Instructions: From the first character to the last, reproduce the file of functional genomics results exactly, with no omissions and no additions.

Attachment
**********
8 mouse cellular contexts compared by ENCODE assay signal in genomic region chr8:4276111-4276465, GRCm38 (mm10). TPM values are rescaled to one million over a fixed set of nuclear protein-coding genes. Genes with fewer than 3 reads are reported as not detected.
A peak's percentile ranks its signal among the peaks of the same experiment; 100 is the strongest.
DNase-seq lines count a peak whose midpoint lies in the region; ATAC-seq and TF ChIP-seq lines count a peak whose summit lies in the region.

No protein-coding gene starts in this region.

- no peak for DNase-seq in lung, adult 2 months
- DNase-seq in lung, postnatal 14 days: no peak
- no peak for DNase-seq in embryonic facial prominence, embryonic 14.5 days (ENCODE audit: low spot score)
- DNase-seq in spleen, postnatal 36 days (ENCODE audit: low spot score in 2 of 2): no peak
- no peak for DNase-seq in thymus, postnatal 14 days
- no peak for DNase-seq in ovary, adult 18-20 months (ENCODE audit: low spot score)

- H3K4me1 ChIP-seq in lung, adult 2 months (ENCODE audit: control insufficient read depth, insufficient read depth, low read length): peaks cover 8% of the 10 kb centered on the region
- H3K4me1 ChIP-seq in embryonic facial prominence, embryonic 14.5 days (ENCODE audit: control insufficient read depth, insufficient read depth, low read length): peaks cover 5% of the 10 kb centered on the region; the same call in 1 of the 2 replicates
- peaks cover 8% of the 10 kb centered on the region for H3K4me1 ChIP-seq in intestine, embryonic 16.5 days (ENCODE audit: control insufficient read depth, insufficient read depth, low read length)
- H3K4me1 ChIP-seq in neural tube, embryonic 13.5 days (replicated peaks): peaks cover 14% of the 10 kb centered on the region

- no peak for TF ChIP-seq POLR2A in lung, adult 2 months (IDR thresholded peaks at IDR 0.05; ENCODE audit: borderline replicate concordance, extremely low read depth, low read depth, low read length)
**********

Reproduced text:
8 mouse cellular contexts compared by ENCODE assay signal in genomic region chr8:4276111-4276465, GRCm38 (mm10). TPM values are rescaled to one million over a fixed set of nuclear protein-coding genes. Genes with fewer than 3 reads are reported as not detected.
A peak's percentile ranks its signal among the peaks of the same experiment; 100 is the strongest.
DNase-seq lines count a peak whose midpoint lies in the region; ATAC-seq and TF ChIP-seq lines count a peak whose summit lies in the region.

No protein-coding gene starts in this region.

- no peak for DNase-seq in lung, adult 2 months
- DNase-seq in lung, postnatal 14 days: no peak
- no peak for DNase-seq in embryonic facial prominence, embryonic 14.5 days (ENCODE audit: low spot score)
- DNase-seq in spleen, postnatal 36 days (ENCODE audit: low spot score in 2 of 2): no peak
- no peak for DNase-seq in thymus, postnatal 14 days
- no peak for DNase-seq in ovary, adult 18-20 months (ENCODE audit: low spot score)

- H3K4me1 ChIP-seq in lung, adult 2 months (ENCODE audit: control insufficient read depth, insufficient read depth, low read length): peaks cover 8% of the 10 kb centered on the region
- H3K4me1 ChIP-seq in embryonic facial prominence, embryonic 14.5 days (ENCODE audit: control insufficient read depth, insufficient read depth, low read length): peaks cover 5% of the 10 kb centered on the region; the same call in 1 of the 2 replicates
- peaks cover 8% of the 10 kb centered on the region for H3K4me1 ChIP-seq in intestine, embryonic 16.5 days (ENCODE audit: control insufficient read depth, insufficient read depth, low read length)
- H3K4me1 ChIP-seq in neural tube, embryonic 13.5 days (replicated peaks): peaks cover 14% of the 10 kb centered on the region

- no peak for TF ChIP-seq POLR2A in lung, adult 2 months (IDR thresholded peaks at IDR 0.05; ENCODE audit: borderline replicate concordance, extremely low read depth, low read depth, low read length)